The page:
Small tools, big bones: first results from the Lower Palaeolithic site of Marathousa 1, Megalopolis, Greece
Vangelis Tourloukis  1@  , George Konidaris  1@  , Domenico Giusti  1@  , Panagiotis Karkanas  2@  , Nicholas Thompson  1@  , Athanassios Athanassiou  3@  , Georgia Tsartsidou  3@  , Eleni Panagopoulou  3@  , Katerina Harvati  1@  
1 : Palaeoanthropology, Senckenberg Centre for Human Evolution and Paleoenvironment, Eberhard Karls Universität Tübingen.
Ruemelinstrasse 23, 72070, Tuebingen -  Allemagne
2 : The Malcolm H. Wiener Laboratory for Archaeological Science, American School of Classical Studies at Athens
3 : Ephoreia of Palaeoanthropology-Speleology of Greece

A number of Eurasian Lower Palaeolithic sites include lithic assemblages characterized by small-sized blanks and retouched tools, usually lacking Acheulean bifacial implements. So far, there are no strong, patterned correlations between those so-called ‘small-tool assemblages' and specific environmental settings or site-types. Thus, it is difficult to explain apparent typo-technological similarities among the sites, and the technological or functional purposes behind the production of small tools are debated: do they reflect raw material constraints, adaptations to particular ecological niches, functional objectives, or ‘cultural traditions' at (sub)regional scales? While many small-tool assemblages are associated with remains of proboscideans or other large mammals, some of them either suffer from poor contextual associations between lithics and fauna, or they lack conclusive evidence of anthropogenic bone modifications (e.g., cut-marks).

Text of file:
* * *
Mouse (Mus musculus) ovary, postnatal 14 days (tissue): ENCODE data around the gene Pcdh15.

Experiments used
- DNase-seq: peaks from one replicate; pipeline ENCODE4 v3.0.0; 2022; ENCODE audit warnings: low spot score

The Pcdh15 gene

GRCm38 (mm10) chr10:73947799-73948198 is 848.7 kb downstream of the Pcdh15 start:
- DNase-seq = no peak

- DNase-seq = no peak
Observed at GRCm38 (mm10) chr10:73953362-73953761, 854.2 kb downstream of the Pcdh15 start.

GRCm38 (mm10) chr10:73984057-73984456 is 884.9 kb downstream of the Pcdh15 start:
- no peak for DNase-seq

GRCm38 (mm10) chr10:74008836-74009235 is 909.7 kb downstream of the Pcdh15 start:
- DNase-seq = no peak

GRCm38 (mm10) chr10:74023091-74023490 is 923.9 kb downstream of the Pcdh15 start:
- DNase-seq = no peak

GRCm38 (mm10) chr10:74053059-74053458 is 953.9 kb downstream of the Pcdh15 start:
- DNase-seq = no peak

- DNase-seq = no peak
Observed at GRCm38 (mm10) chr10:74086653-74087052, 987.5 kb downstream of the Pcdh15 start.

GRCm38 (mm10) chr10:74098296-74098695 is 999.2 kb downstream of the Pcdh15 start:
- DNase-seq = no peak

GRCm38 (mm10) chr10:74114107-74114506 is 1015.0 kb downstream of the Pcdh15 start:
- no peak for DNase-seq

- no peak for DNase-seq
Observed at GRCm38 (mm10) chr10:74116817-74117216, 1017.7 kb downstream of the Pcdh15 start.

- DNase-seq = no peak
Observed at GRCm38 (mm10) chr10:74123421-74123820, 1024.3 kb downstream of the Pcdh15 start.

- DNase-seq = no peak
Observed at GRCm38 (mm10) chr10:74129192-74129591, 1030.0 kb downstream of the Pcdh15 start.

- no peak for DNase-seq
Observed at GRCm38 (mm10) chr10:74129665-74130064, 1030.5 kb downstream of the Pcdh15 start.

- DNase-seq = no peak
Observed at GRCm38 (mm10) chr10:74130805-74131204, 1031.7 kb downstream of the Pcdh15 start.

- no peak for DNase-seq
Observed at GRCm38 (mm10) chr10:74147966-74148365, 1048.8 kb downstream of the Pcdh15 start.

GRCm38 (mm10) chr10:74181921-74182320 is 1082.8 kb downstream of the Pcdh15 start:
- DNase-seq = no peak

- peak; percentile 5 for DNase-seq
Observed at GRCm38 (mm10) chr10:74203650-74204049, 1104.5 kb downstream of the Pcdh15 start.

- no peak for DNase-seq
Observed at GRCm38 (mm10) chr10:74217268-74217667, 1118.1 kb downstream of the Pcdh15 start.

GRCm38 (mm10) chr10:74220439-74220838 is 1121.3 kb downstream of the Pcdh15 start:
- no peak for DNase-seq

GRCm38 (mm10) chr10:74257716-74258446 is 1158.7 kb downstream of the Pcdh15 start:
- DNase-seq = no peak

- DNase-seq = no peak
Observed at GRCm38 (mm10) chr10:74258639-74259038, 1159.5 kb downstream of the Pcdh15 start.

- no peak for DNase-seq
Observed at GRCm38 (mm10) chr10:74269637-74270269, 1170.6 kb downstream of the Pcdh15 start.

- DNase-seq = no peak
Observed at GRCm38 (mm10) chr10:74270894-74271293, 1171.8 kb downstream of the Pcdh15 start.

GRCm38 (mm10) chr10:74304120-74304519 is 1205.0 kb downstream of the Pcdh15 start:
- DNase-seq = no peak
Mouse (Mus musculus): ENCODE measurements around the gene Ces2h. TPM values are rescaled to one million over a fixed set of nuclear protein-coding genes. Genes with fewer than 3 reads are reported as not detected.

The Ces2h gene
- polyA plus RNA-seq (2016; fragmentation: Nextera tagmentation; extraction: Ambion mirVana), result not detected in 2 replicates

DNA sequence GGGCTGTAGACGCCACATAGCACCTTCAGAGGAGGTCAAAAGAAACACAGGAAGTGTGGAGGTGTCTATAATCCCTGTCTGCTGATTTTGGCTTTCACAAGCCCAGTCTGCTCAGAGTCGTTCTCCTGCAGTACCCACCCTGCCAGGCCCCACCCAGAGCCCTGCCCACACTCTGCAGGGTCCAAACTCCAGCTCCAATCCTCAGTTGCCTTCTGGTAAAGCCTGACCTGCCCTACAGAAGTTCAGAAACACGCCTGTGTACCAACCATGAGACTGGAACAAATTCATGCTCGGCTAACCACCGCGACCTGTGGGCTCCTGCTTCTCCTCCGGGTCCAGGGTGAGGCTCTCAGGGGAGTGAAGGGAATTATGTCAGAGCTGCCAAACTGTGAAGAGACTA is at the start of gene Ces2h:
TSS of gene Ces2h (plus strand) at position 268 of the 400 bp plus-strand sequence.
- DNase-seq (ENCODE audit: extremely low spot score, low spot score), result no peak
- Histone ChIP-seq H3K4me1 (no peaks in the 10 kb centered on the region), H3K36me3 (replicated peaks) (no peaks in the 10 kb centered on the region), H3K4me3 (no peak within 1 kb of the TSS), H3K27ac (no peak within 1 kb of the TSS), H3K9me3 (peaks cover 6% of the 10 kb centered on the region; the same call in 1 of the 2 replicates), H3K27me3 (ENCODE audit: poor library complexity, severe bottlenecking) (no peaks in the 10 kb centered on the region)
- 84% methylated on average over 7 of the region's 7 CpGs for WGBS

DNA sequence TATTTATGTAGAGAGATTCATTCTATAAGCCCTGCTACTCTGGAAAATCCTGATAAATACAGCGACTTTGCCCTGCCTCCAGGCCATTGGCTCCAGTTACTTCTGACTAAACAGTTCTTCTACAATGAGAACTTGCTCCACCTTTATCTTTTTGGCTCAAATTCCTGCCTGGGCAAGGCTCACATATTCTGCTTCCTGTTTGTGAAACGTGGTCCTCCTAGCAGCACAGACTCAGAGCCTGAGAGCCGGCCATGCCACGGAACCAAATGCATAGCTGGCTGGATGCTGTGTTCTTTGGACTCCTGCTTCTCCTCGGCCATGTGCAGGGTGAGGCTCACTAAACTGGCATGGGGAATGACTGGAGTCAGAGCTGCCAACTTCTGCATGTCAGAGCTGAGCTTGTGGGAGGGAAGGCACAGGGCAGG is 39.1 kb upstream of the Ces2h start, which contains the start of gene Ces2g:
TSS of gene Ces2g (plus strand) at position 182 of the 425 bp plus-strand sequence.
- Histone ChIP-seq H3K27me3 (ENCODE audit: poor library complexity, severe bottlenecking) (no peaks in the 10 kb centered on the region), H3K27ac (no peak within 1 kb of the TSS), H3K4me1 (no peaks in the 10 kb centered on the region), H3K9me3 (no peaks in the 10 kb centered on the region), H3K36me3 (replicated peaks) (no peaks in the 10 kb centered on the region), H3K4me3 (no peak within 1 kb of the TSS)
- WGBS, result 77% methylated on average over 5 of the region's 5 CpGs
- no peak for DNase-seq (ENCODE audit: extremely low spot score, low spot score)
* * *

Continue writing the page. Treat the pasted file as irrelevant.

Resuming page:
In this paper, we present first results from the ongoing excavation of the open-air Lower Palaeolithic site Marathousa 1 (MAR-1), located in the Megalopolis basin (Greece), where a partial skeleton of the elephant Palaeoloxodon antiquus was found in stratigraphic association with artifacts. The MAR-1 lithic assemblage is composed of small-sized flakes and flake fragments, retouched tools, cores that are commonly small and exhausted, as well as a large number of debris and retouch products, such as chips and resharpening flakes. Butchering activities are inferred by the presence of cut-marks and percussion damage on elephant and other mammalian bones, which were studied by three-dimensional virtual reconstructions with the use of a confocal microscope. The stratigraphic integrity of MAR-1 and the site formation processes were the subject of sedimentological, geochemical and micromorphological studies, combined with a comprehensive spatial taphonomic study of artifacts and bones, which implemented point-pattern, fabric and vertical distribution analyses. Magnetostratigraphy, ESR and post-IR IRSL dates, altogether indicate an age between 400 and 500 ka BP. MAR-1 is therefore amongst the oldest elephant butchering sites in Europe and one of the few European sites where ‘small-tools' are securely associated with mega-faunal exploitation. Based on the ongoing lithic analysis, we discuss aspects of assemblage composition, the role of raw material types, and the main technological and typological traits of the industry. Finally, we briefly present bone tools, which indicate that the exploitation of animal carcasses was not restricted only to marrow extraction and bone processing for nutritional needs, but included also the knapping of bones, potentially with the aim of using the knapped products as tools.


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